Special Features: Limited to 300. Yellow vinyl.
Sun Dial are a psychedelic / space rock band apparently. Cards on the table; my knowledge of psychedelic music starts with Hawkwind and ends with Monster Magnet and Pink Floyd so my judgement on this album is not exactly an expert opinion. In fact, it would be fair to say that I’ve got no idea what the hell I’m talking about. However its amazing how much ignorance you can disguise behind a few facts lifted from Wikipedia and a band’s own MySpace. These ultra-reliable sources reveal that Sun Dial is the project of a guy called Gary Ramon and a host of collaborators and has been running in one form or another since the early nineties.
A cursory listen to Sun Dial reveals that Gary Ramon is a pretty good guitarist and owns some effects pedals which he likes rather a lot. This pretty raw, basic rock music with driving riffs, smothered in fuzz underpinned with some solid rhythm work from drummer Angelo Pantaleo and bassist Russell Barrett. The bass is sometimes inaudible, but Pantaleo knows his way round the good side of a drum fill. The production might be charitably described as retro and less charitably described as very basic but guitar, vocals and drums are all clear and if the bass gets lost in the mix that’s not such a bad thing since Ramon’s simple guitar licks are very much the star of the show.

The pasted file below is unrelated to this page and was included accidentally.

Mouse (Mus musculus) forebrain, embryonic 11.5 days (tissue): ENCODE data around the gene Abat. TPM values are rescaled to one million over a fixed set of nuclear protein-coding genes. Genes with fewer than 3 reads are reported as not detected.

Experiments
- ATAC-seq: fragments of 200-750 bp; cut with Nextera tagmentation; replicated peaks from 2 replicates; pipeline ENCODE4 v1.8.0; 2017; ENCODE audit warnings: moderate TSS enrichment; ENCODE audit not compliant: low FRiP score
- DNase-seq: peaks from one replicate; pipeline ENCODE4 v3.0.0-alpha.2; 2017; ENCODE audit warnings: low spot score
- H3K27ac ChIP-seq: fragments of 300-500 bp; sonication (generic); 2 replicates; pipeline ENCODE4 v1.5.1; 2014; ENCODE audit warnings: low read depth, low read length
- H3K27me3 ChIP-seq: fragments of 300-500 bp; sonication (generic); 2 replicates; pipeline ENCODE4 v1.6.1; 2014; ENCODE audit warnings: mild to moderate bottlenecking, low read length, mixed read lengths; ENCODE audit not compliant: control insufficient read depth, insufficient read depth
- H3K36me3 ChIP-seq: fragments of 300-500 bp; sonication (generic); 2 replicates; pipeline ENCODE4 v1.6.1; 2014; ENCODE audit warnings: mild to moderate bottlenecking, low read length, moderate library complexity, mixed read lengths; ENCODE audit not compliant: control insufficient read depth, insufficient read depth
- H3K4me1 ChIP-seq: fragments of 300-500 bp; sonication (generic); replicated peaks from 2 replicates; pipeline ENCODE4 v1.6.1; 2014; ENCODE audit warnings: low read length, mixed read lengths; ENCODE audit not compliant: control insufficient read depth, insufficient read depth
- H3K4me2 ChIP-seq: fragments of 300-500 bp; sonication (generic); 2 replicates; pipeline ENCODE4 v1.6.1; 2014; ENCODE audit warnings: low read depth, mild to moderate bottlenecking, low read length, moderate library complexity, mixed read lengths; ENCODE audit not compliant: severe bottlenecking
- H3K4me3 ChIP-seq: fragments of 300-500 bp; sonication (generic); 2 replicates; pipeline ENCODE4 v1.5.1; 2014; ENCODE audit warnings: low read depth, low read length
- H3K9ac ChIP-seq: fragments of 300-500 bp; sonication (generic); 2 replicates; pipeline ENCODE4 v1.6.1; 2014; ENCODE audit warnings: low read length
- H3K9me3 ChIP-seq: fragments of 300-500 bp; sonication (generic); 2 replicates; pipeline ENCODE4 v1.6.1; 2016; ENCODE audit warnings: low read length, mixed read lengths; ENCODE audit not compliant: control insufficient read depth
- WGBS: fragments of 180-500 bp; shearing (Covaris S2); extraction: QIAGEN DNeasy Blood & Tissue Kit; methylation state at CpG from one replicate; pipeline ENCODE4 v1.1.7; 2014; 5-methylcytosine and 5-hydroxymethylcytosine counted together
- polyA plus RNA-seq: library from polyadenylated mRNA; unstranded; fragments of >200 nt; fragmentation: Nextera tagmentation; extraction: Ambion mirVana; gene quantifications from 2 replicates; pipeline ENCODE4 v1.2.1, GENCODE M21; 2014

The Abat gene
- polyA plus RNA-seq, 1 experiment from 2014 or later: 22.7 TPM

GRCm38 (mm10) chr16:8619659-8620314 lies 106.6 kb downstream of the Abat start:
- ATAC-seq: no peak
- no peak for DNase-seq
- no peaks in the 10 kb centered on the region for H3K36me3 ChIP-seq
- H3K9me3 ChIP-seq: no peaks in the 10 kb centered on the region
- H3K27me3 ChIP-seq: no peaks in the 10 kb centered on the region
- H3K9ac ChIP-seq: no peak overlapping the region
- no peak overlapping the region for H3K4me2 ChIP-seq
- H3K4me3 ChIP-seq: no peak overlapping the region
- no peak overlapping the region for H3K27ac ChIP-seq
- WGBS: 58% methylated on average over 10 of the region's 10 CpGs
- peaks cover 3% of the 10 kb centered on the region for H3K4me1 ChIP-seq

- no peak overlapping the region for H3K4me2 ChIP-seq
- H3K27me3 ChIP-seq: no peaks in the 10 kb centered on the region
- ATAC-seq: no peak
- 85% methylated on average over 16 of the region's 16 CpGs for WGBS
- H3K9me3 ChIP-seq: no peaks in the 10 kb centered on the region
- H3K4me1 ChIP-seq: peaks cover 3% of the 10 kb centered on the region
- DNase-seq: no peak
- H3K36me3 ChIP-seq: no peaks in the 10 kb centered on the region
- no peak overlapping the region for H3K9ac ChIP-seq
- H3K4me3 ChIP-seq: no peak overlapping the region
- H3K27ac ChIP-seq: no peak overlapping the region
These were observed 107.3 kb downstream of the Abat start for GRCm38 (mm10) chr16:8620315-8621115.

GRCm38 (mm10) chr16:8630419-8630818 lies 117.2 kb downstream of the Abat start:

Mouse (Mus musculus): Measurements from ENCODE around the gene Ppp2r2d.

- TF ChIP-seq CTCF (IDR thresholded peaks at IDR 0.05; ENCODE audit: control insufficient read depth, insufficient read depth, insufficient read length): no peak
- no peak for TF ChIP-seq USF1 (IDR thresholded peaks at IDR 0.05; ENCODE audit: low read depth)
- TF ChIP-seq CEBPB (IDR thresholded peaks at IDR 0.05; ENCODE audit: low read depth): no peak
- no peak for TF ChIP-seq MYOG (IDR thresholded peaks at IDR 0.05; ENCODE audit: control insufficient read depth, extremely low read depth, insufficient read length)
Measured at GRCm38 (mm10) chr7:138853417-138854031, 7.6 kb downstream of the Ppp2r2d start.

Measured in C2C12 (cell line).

It’s a pretty dark album too with lyrics that reference revenge and paranoia as well as name-checking the Zodiac Killer. Ramon’s matter of fact, unpretentious delivery underscores the quiet menace of the album nicely. The album gels together well, moving between quiet passage and monolithic rock attack with ease. There’s absolutely nothing forced about Sun Dial, this is music produced by people who know their instruments, know their riffs and have nothing to prove to anyone. There’s a strong punk ethos kicking away behind the sound, a rawness that I always enjoy in these days of overproduced American stadium bands. I associate psychedelic music with dense layer sound and prolonged instrumental jams but the songs on this album are short, sharp and punchy and there’s not a keyboard or an elf costume in sight. - Oliver Longden (OneMetal.com)